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To: Kaslin

SEC, FTC, FCC all have regulatory authority over these publicly-traded corporations (not, repeat not, private companies).

CDA (1996) Section 230 specifically provides them with Federal protection from content liability in exchange for operating as “open platforms” that do not act as content publishers (editors).

We do not need to pass new legislation. We do not even need to invoke anti-trust regulations.

We need our Federal government to apply the laws on the books.

These corporations have engaged in fiscal malfeasance by causing politically-motivated scandals that have damaged stock value.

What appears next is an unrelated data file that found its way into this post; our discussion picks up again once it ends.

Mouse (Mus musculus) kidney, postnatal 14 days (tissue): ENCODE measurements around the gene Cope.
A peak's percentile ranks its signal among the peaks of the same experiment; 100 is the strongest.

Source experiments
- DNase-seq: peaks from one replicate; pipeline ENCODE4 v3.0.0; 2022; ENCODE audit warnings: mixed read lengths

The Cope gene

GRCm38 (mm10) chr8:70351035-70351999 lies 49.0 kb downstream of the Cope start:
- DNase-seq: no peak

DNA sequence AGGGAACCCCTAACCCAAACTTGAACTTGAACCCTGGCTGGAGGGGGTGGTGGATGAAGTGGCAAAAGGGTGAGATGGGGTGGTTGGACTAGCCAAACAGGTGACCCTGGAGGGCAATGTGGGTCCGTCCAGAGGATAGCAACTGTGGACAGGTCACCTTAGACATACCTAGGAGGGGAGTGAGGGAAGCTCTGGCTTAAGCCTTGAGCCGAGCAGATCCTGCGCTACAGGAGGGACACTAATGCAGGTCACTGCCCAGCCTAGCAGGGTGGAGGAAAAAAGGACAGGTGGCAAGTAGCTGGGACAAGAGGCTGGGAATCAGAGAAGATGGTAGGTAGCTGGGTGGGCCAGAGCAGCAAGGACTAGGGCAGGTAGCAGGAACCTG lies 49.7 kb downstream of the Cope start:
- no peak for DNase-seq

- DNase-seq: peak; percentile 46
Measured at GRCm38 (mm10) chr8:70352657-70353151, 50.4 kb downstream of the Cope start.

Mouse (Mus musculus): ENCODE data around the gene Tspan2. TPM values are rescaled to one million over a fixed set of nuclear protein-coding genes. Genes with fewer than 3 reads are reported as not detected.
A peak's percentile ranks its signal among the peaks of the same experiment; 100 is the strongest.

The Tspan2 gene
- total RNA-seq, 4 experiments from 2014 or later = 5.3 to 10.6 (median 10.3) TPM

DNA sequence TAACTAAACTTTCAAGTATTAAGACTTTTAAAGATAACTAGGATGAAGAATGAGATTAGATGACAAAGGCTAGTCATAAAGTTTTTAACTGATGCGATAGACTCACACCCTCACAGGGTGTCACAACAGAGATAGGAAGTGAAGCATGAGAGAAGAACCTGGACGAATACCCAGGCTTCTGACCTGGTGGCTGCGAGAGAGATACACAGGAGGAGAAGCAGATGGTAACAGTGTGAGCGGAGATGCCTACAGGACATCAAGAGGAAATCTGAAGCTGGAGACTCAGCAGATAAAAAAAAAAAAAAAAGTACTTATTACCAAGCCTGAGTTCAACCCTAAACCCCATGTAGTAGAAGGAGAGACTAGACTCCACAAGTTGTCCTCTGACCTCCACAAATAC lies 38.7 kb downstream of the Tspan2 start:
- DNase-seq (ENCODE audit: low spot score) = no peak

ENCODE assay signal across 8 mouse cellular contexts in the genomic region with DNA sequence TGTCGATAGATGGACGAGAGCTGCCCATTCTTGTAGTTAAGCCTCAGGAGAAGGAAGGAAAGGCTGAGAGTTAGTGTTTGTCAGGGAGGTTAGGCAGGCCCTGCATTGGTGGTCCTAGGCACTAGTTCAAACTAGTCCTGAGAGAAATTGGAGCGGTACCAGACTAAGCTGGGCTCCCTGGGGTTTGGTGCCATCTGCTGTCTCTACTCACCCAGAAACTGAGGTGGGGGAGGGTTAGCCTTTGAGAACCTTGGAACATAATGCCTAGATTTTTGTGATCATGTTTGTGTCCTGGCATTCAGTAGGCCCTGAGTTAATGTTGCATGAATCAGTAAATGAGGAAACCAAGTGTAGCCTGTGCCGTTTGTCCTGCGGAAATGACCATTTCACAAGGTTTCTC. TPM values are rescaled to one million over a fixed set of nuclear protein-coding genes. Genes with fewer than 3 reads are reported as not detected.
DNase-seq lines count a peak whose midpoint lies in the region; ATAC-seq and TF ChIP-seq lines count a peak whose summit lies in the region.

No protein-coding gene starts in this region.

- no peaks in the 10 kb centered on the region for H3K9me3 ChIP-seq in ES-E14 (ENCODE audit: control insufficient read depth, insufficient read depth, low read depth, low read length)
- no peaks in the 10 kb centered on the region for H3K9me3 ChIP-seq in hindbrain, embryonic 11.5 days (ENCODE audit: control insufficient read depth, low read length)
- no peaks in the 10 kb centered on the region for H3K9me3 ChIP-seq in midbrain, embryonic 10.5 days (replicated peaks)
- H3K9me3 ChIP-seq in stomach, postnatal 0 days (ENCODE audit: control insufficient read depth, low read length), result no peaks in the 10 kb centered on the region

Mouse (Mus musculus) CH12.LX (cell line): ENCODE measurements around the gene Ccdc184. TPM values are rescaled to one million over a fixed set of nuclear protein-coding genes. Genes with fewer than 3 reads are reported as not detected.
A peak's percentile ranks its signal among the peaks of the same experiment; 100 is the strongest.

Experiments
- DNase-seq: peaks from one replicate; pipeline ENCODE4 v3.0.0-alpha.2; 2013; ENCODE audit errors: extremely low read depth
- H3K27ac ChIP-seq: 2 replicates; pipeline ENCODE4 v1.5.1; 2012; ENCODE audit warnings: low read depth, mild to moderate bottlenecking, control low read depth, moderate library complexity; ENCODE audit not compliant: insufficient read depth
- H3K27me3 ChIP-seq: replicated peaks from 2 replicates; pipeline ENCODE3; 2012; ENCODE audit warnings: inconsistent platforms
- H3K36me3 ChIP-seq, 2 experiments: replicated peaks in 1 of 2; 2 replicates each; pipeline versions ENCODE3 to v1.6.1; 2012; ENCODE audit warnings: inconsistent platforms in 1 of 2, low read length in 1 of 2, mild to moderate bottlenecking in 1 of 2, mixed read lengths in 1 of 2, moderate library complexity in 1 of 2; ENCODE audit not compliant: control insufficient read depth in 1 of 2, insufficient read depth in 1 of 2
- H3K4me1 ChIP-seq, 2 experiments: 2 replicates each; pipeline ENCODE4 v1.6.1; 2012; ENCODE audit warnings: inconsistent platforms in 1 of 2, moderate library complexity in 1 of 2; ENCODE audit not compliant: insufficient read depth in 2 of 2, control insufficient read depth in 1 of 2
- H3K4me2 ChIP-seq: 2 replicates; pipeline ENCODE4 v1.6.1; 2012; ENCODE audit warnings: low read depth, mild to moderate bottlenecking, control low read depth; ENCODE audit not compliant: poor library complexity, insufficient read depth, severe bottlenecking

They have committed consumer fraud by applying their terms of service - a contract - in a selective and deceptive manner. (Users are consumers: Their data provides the platform with revenue, directly and/or indirectly.)

Finally, and most pertinently, they have manifestly violated the conditions for their legal immunity by acting as content publishers.


6 posted on 06/13/2019 12:32:05 AM PDT by YogicCowboy ("I am not entirely on anyone's side, because no one is entirely on mine." - J. R. R. Tolkien)
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To: YogicCowboy
These corporations have engaged in fiscal malfeasance by causing politically-motivated scandals that have damaged stock value.

I've thought that for a long time. Their actions are a breach of their fiduciary responsibilities.

20 posted on 06/13/2019 6:50:15 AM PDT by zeugma (Power without accountability is fertilizer for tyranny.)
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